Not long after getting the negs, I bought a BSA B18 (lovely bike - I miss it!), so the motorbike aspect is obviously inherited. The photo above was taken sometime in the 1920s. Just lately, I bought a scanner (an Epson v600) to scan my old negs and trannies, and my postcard collection. This unfortunately has lead me to scout out more photos and postcards to scan - an expensive operation! My three latest acquisitions are this 1900 De Dion Bouton vis a vis car, scanned from a tiny faded photo - it's quite amazing what detail some of these old photos hold, this one was only 8x8cms - and what a great scanner the v600 is (if your budget won't reach the next one up). Written on the back is August 1900 (in French).
Next was this Unic taxi with chauffeur, easy to identify as Unic is written on the wheel hubs. I've been scouring the internet for tips on removing the silvering from old photos - one was using silver polish. As this wasn't a particularly rare card, I gave it a try - it works wonders! You do have to be careful not to leave any smears as they show up badly in the scans. It doesn't seem to have done any short term damage though I'm not sure I'd use this method on a valuable photo, and I did rinse it afterwards (after all, photos are meant to be wet at some point in their lives). And of course, it's not that simple, there's still an enormous amount of retouching to do afterwards.
The third car I haven't managed to identify - I thought at first it was a Darracq but it appears to be something else. I'm a bit suspicious of the people in the photo, as they seem to crop up in various combinations in other cars. None of the others have the driver with the lovely moustache though. I have no doubt about the age of the photo though, probably around 1907-10, and perhaps the variations I've found were just photographers license. It certainly appears to be the French countryside.
Any identification help or corrections gratefully received!

Monday, May 7, 2012

I love insects!

They make fascinating if unpredictable subjects. I forget how many tries I have at each subject, but there's normally one that's OK. Hoverflies are great - they hang motionless in the air - until they move! Hummingbird hawkmoths on the other hand, hover for a second and then they're off! This is a hoverfly in full stop.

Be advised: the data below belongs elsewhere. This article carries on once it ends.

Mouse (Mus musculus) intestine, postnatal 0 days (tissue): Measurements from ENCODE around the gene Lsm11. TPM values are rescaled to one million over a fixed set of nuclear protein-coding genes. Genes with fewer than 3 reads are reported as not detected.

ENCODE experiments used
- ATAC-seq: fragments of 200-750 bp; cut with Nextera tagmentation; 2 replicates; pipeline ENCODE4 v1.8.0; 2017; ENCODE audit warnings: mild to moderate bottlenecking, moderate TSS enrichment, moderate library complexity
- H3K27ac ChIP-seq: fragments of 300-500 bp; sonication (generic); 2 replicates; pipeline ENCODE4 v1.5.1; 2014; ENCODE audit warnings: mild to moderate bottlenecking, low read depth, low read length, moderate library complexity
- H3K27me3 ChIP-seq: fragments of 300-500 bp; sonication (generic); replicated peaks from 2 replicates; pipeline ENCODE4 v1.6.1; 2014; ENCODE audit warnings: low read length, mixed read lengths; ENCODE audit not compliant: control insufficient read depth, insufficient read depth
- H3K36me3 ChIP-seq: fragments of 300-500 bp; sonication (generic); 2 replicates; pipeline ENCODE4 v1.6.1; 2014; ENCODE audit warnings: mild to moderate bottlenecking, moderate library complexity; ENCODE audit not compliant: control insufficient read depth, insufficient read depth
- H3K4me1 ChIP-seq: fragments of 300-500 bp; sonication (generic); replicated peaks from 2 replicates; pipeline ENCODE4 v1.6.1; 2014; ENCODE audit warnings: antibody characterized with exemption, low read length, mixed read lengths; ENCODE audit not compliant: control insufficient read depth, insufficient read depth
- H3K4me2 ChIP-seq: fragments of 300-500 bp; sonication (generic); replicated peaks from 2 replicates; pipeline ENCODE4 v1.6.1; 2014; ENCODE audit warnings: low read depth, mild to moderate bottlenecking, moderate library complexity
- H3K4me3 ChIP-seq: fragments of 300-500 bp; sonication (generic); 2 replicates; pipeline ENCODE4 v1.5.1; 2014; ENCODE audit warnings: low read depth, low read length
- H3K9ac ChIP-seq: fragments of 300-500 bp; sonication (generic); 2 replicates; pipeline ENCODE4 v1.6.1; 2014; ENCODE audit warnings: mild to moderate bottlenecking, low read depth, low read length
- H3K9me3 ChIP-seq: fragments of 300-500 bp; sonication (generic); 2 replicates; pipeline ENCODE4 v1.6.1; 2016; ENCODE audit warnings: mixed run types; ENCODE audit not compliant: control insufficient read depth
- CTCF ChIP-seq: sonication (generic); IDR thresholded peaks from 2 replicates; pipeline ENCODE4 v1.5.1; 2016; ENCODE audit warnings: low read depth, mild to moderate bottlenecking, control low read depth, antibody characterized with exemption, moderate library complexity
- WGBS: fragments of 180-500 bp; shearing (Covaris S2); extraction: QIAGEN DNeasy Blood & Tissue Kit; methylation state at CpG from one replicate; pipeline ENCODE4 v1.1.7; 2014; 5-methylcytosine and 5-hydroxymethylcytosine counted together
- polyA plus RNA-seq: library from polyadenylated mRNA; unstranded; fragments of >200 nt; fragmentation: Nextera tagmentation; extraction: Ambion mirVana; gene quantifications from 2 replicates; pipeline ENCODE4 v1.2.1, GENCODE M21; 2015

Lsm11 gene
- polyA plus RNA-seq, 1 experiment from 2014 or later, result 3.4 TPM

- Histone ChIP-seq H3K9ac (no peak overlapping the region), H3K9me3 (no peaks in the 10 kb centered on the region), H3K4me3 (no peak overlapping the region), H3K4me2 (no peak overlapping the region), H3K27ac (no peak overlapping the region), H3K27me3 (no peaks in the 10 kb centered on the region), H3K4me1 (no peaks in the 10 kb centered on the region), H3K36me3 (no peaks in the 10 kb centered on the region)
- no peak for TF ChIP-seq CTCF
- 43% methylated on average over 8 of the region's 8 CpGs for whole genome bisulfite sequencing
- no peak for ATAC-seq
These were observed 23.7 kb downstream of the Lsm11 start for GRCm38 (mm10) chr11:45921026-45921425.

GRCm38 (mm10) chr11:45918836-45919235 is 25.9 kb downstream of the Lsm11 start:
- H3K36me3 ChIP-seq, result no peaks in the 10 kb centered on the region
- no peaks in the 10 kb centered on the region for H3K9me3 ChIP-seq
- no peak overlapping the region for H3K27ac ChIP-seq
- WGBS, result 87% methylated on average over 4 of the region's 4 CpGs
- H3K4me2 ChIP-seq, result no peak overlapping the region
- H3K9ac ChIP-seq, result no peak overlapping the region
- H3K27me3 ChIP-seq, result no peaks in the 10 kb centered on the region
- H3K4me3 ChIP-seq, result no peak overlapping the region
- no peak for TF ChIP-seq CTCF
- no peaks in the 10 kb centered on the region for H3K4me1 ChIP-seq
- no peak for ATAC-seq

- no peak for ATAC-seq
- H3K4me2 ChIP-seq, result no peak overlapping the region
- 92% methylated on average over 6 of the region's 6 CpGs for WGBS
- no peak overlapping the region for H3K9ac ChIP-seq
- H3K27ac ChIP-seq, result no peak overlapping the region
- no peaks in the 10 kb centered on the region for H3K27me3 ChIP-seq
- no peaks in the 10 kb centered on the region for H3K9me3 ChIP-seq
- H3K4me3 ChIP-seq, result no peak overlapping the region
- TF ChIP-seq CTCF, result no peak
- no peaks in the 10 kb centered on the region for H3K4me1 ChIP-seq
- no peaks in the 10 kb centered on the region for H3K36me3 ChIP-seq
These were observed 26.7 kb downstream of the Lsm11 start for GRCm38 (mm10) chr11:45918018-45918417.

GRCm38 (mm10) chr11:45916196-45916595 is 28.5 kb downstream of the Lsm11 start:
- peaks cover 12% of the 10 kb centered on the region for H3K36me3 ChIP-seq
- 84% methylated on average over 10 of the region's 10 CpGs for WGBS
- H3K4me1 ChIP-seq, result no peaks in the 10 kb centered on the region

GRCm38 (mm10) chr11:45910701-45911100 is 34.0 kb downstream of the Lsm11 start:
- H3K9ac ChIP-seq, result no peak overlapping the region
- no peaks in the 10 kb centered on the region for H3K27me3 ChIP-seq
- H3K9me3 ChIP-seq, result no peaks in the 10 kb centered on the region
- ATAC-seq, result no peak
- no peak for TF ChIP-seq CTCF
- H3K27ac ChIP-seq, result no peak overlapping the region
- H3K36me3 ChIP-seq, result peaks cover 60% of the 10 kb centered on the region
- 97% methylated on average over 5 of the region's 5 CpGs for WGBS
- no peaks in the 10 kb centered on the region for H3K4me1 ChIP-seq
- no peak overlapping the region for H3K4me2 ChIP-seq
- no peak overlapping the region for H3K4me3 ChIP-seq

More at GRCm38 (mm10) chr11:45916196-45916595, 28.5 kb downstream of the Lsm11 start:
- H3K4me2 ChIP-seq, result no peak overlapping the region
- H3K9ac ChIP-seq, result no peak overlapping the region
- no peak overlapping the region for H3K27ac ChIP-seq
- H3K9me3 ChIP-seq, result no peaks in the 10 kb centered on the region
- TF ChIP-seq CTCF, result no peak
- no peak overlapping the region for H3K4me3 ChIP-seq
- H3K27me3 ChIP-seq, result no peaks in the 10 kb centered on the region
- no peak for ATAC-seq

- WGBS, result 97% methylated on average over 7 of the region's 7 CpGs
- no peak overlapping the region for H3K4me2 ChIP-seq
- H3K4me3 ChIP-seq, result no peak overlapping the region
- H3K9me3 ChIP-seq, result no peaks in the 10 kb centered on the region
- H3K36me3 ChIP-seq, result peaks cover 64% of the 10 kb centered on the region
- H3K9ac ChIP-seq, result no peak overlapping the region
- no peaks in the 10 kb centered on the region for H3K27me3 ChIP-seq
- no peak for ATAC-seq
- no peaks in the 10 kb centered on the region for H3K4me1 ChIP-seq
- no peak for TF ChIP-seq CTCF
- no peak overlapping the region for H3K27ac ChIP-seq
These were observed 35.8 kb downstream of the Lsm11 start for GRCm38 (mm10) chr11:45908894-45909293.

Hoverfly hovering zazzle_postcard
Hoverflies are one of the major garden friends - their larvae feed on aphids. This next photo is of a hoverfly laying her eggs on a honeysuckle flower smothered with aphids - a ready made buffet for her babies!
Hoverfly on honeysuckle zazzle_postcard
They are not too hard to catch, as long as you creep up on them delicately, they will stay motionless for ages. With hummmingbird hawkmoths on the other hand, they hover for a few seconds, and you need to focus on where you think they will be next. For the technically minded, this was taken with a Nikon D5000 and a 400mm Novoflex lens wide open (5.6) at 1/1000 sec, resting on a tripod but not fixed.
Hummingbird hawk-moth hovering zazzle_print

Thursday, February 2, 2012


I know this blog is mainly photography, but I do like to feature some talented artists from time to time, and this is one of them, and also subject related since there are birds. Sarah is British but moved to rural Australia in 2010. Her flower and animal paintings are just stunning, and here are some of them: An eagle owl, a kingfisher, two beautiful irises - a yellow and a purple one, a wonderfully lifelike rabbit portrait and a red chrysanthemum. Find out more by visiting her Zazzle store, Mylittleeden, or clicking on an image below. These are available as wrapped canvas prints /and or posters, as well as on some other products.
Portrait of an eagle owl canvas fine-art print wrappedcanvasKingfisher Ornithology portrait fine art print printIris inner beauty (warm yellow) square canvas wrappedcanvasFlag Iris (purple and mauve) poster print printPortrait of a rabbit grazing boxed canvas print wrappedcanvasRed floral canvas original fine-art print wrappedcanvas

Tuesday, January 31, 2012

Last years birds

Well, I did manage to take one or two birds last year, the first is this nuthatch sitting on the garden table. It's a European or Eurasian Nuthatch, Sitta europaea, which is slightly different in colouring to the American version. They are quite tame here and always on the bird feeder in winter. Taken with the nikon 18-55mm kit lens
I'd taken a series of photos before, but none of them big enough to use on their own, so I had the sudden brainwave to make a collage. It's all the same bird but in different poses. This one was with the Nikon 70-300mm lens
Another collage is this Middle Spotted Woodpecker and chick, Dendrocopus medius. We had just parked near a lake when I saw the hole in a tree, and the woodpecker fly up to it. I took this with my "new toy", a 400mm Novoflex. It's a huge lens and I was in contortions almost on the floor of the car to get enough angle to point the lens out of the window. It had to be a collage as the chick disappeared every time the parent arrived!
Another lucky encounter was this Common Sandpiper, Actitis hypoleucos, again from the car while we were parked by a lake. In fact, it was so well camouflaged sitting about 10 feet away, that we didn't notice it until it moved.
Another photo taken with the Novoflex, this time the Goldfinch, carduelis carduelis, was only about 6 feet away as it came to drink at the garden pond, so I needed to use the macro bellows.